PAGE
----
Thursday, March 26, 6-8 PM
Thursday, April 16, 6 PM
Joyce Kozloff in conversation with Alexi Worth
Alexi Worth in conversation with Joyce Kozloff
DC Moore Gallery is pleased to present Joyce Kozloff: Maps + Patterns. This exhibition of new mixed media work synthesizes Kozloff’s interest in the meaning of maps with the forms of the Pattern and Decoration painting she pioneered in the 1970s. A catalogue featuring an interview with Kozloff accompanies the exhibition.
Spurred by recent travel along the silk route, Kozloff has returned for the first time to the Islamic star patterns that structured her early art. A group of works titled If I Were a Botanist and If I Were an Astronomer revisit two artist books Kozloff made in 1977, in which she manipulated the black-and-white diagrams in Islamic geometry books to create kaleidoscopic compositions saturated with color. In characteristic defiance of the hierarchies of high and low, Kozloff considered this work to be “a cross between coloring books and illuminated manuscripts.”
Using these earlier pages as templates, Kozloff employed digital processes to reimagine the arrangement and scale of the patterns for her new work. She then infused these stunningly intricate paintings with collage elements comprised entirely of trial proofs from previous projects. Merging the biographical and the political, each panel becomes a microcosm of the artist’s career. In If I Were a Botanist: the Journey, patterns radiate and converge in constellations of brilliant color and interlocking shapes unfurling across some thirty feet of canvas. The maps in If I Were a Botanist: the Pale and If I Were a Botanist: Gaza invite comparison between today’s occupation of Palestine and the Pale of Settlement, the territory within Imperial Russia restricted for Jews from 1835-1917, to which Kozloff traces her ancestry.
Throughout the 10 x 10 foot surface of The Tempest, Kozloff repopulates an 18th century Chinese world map with hundreds of excerpts from her previous work. Because she has long interrogated the implications of mapmaking in her art, Kozloff has collected and been given dozens of globe-themed tchotchkes. These tokens of friendship⎯as varied as earrings, ashtrays, erasers, napkin holders, piggy banks, key chains, paper weights and yoyos⎯are halved and affixed to the panels. Art historical imagery featuring the famous cartographers of the Renaissance, who “explain things” while pointing to globes, share space with the superhero Captain Planet and military figures including Joan of Arc and Napoleon. The Tempest conflates eastern and western systems for representing the world with ancient, early modern, and contemporary attempts to understand, navigate, and use it.Joyce Kozloff: Social Studies, an exhibition of mixed media works based on vintage French schoolroom maps, will be on view concurrently at the French Institute Alliance Française, 22 East 60th Street, NYC, from February 25 through April 25.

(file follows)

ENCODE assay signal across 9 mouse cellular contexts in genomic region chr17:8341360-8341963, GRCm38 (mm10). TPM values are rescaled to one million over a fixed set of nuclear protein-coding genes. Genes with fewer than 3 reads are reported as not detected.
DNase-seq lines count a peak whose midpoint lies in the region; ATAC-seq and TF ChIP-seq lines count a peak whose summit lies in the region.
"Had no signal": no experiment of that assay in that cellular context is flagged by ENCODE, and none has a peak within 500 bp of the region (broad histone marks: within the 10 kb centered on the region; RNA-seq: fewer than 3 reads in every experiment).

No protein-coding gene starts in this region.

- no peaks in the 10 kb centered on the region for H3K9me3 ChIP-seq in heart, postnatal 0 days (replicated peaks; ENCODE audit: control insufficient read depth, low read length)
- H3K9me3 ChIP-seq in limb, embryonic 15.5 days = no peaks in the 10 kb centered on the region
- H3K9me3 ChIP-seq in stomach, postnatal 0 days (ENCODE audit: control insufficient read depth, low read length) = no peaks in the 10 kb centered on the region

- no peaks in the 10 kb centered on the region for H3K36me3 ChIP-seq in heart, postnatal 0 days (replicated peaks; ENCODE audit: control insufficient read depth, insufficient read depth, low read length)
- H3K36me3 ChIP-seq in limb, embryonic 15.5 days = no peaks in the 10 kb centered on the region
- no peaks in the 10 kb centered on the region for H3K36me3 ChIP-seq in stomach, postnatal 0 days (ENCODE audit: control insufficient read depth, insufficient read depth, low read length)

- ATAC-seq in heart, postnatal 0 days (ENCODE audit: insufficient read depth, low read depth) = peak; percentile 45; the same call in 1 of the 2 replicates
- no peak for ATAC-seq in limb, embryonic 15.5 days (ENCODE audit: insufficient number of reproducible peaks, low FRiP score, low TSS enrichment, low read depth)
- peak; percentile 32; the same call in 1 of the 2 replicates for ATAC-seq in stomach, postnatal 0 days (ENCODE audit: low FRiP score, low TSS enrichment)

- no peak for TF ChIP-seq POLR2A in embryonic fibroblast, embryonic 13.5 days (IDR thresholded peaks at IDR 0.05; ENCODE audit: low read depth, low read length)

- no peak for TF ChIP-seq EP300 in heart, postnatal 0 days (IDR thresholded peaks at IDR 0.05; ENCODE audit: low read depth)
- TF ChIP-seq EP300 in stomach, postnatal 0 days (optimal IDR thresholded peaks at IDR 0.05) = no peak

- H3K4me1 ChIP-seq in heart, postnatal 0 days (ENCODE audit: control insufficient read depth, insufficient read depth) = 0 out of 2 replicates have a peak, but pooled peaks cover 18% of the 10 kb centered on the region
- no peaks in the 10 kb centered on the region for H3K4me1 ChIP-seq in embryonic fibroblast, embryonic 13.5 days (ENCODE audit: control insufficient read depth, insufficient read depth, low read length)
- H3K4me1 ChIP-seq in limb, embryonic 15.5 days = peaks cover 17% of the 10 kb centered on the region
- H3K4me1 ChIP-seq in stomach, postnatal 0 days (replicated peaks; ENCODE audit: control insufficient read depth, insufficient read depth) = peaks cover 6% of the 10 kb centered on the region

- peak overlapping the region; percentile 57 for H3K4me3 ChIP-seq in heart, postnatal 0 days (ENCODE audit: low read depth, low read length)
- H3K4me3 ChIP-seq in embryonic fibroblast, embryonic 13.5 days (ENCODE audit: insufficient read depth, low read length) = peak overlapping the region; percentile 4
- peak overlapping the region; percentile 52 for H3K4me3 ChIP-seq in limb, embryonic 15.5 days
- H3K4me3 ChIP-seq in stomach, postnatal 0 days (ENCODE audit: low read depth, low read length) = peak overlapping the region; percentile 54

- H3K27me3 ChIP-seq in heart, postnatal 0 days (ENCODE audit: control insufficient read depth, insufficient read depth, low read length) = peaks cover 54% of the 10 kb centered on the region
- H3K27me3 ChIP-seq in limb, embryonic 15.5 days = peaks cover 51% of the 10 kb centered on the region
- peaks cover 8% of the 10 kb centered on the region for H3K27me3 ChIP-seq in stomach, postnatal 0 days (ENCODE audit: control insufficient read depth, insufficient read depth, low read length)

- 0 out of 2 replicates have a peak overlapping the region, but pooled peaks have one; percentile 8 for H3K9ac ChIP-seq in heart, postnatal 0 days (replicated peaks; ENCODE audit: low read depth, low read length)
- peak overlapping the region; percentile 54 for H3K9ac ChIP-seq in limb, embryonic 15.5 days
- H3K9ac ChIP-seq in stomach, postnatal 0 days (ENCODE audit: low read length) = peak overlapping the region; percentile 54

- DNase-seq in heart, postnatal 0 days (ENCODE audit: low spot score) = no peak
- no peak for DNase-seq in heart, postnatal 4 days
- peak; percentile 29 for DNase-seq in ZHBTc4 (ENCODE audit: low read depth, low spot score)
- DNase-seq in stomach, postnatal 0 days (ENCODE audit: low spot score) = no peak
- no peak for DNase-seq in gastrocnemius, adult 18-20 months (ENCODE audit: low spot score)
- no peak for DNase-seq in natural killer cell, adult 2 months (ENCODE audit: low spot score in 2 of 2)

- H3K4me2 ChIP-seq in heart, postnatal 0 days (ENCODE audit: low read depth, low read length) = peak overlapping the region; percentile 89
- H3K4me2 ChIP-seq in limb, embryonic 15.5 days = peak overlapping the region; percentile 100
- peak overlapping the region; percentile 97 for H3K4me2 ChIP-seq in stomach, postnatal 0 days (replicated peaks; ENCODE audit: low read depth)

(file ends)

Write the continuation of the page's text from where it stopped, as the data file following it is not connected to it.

Joyce Kozloff earned her MFA from Columbia University in 1967. She has been an activist in the feminist art movement since 1970. After a sustained commitment to public art throughout the 1980s and 1990s, she returned to a studio practice that encompasses painting, sculpture, installations, printmaking, and photography. Her work is included in public collections such as the Brooklyn Museum of Art, NY; Los Angeles County Museum of Art, CA; Metropolitan Museum of Art, New York; Museum of Modern Art, New York; National Gallery of Art, Washington, D.C.; and Whitney Museum of American Art, New York.